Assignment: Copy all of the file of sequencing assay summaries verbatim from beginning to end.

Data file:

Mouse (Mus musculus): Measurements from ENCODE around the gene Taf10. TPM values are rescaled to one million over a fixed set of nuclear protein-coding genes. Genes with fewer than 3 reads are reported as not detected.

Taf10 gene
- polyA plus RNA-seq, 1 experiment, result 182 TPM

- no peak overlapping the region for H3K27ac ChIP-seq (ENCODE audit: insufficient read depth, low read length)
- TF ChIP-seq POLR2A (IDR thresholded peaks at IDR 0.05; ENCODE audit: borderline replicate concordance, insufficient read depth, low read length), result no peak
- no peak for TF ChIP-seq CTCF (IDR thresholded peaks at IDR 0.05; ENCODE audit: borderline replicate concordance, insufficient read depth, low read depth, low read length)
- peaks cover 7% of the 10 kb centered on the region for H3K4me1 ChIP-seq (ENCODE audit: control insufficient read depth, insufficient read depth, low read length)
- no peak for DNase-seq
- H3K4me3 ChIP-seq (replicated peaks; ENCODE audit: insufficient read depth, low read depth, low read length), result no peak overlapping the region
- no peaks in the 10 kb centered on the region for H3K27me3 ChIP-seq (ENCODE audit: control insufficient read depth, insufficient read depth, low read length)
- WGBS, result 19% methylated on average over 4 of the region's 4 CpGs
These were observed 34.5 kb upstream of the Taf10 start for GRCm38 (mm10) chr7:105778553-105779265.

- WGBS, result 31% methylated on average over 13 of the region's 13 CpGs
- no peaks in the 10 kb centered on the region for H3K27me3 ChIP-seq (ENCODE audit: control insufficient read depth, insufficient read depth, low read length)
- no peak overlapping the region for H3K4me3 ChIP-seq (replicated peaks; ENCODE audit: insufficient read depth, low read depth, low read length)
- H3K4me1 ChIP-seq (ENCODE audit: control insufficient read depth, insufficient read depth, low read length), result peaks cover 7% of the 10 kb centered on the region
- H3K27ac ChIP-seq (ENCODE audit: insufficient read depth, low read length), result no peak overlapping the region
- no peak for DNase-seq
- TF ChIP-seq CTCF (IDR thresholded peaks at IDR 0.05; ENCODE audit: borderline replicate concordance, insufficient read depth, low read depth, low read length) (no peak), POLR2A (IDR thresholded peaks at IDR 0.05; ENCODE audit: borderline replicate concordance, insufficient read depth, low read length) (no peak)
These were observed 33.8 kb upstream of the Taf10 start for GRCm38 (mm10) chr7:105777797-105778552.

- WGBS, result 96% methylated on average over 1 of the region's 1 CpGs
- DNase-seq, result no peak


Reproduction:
Mouse (Mus musculus): Measurements from ENCODE around the gene Taf10. TPM values are rescaled to one million over a fixed set of nuclear protein-coding genes. Genes with fewer than 3 reads are reported as not detected.

Taf10 gene
- polyA plus RNA-seq, 1 experiment, result 182 TPM

- no peak overlapping the region for H3K27ac ChIP-seq (ENCODE audit: insufficient read depth, low read length)
- TF ChIP-seq POLR2A (IDR thresholded peaks at IDR 0.05; ENCODE audit: borderline replicate concordance, insufficient read depth, low read length), result no peak
- no peak for TF ChIP-seq CTCF (IDR thresholded peaks at IDR 0.05; ENCODE audit: borderline replicate concordance, insufficient read depth, low read depth, low read length)
- peaks cover 7% of the 10 kb centered on the region for H3K4me1 ChIP-seq (ENCODE audit: control insufficient read depth, insufficient read depth, low read length)
- no peak for DNase-seq
- H3K4me3 ChIP-seq (replicated peaks; ENCODE audit: insufficient read depth, low read depth, low read length), result no peak overlapping the region
- no peaks in the 10 kb centered on the region for H3K27me3 ChIP-seq (ENCODE audit: control insufficient read depth, insufficient read depth, low read length)
- WGBS, result 19% methylated on average over 4 of the region's 4 CpGs
These were observed 34.5 kb upstream of the Taf10 start for GRCm38 (mm10) chr7:105778553-105779265.

- WGBS, result 31% methylated on average over 13 of the region's 13 CpGs
- no peaks in the 10 kb centered on the region for H3K27me3 ChIP-seq (ENCODE audit: control insufficient read depth, insufficient read depth, low read length)
- no peak overlapping the region for H3K4me3 ChIP-seq (replicated peaks; ENCODE audit: insufficient read depth, low read depth, low read length)
- H3K4me1 ChIP-seq (ENCODE audit: control insufficient read depth, insufficient read depth, low read length), result peaks cover 7% of the 10 kb centered on the region
- H3K27ac ChIP-seq (ENCODE audit: insufficient read depth, low read length), result no peak overlapping the region
- no peak for DNase-seq
- TF ChIP-seq CTCF (IDR thresholded peaks at IDR 0.05; ENCODE audit: borderline replicate concordance, insufficient read depth, low read depth, low read length) (no peak), POLR2A (IDR thresholded peaks at IDR 0.05; ENCODE audit: borderline replicate concordance, insufficient read depth, low read length) (no peak)
These were observed 33.8 kb upstream of the Taf10 start for GRCm38 (mm10) chr7:105777797-105778552.

- WGBS, result 96% methylated on average over 1 of the region's 1 CpGs
- DNase-seq, result no peak